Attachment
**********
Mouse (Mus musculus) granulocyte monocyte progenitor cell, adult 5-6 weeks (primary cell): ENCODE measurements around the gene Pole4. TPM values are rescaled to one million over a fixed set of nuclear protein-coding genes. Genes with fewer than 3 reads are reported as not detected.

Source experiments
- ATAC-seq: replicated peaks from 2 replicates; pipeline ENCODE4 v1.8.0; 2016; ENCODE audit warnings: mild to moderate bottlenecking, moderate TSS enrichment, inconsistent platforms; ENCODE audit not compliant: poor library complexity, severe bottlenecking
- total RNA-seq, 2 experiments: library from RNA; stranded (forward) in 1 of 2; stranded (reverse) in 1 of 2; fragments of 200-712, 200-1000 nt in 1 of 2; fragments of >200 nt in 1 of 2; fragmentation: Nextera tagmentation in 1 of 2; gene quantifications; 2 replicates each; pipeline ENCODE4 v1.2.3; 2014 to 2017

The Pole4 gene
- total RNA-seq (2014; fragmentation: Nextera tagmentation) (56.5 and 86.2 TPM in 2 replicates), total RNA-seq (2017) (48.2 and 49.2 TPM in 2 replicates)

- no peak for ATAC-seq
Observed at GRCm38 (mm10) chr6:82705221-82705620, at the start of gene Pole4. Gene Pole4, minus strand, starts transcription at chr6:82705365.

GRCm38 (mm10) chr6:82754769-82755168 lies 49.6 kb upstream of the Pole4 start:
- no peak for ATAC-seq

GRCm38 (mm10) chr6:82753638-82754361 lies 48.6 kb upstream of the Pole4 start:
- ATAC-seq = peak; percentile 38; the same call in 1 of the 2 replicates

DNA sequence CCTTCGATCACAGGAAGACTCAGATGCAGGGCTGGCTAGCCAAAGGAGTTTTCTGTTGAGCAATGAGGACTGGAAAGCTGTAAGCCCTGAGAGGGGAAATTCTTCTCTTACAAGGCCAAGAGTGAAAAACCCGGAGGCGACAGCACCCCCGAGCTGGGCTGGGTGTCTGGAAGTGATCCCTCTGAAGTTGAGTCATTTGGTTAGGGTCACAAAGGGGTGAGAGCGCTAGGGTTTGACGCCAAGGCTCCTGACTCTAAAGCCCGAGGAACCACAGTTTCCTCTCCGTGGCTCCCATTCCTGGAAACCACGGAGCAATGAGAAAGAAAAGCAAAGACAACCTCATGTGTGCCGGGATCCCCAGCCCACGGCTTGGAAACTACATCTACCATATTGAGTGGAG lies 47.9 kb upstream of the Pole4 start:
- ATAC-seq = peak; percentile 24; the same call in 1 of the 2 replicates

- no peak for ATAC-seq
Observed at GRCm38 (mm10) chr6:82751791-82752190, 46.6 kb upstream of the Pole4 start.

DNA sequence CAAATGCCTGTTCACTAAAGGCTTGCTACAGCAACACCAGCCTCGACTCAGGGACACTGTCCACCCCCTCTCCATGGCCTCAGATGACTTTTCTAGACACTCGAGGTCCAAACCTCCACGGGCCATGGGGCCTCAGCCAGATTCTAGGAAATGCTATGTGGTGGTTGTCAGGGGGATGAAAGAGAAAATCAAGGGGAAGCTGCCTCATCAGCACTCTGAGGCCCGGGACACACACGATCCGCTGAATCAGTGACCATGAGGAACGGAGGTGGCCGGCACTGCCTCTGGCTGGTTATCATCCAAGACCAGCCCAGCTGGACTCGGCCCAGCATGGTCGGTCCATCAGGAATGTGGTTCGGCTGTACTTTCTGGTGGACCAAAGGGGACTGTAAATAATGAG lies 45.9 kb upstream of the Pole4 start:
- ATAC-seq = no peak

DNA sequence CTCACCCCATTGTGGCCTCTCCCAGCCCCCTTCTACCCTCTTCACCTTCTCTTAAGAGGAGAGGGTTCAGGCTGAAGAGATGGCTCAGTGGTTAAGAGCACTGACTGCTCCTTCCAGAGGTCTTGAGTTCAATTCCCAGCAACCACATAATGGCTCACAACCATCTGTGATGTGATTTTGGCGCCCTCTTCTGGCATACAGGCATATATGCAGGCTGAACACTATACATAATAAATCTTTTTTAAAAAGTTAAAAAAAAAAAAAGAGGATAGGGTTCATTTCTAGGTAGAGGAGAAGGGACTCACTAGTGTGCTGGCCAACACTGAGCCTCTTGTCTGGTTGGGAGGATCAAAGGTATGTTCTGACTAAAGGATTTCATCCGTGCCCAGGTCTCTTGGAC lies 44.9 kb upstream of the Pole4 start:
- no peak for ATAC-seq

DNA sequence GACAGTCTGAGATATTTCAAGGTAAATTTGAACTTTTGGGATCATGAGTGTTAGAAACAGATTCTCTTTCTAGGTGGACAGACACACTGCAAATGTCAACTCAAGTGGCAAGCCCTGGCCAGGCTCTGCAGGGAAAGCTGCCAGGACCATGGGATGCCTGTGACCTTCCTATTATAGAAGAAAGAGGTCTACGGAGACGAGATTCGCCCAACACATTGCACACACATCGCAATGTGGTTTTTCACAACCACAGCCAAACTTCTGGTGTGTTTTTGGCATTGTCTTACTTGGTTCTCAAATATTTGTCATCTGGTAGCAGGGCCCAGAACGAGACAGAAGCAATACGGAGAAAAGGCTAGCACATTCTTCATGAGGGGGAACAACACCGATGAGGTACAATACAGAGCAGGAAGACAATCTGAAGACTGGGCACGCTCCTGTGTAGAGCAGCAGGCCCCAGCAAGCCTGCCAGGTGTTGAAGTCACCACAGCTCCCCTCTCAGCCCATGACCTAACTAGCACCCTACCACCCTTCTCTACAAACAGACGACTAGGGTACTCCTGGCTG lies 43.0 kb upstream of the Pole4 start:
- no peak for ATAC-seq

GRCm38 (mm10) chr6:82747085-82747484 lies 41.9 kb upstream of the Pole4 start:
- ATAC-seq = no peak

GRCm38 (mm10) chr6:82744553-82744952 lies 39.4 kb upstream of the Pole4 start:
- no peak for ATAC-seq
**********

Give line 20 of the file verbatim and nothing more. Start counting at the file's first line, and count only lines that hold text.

- no peak for ATAC-seq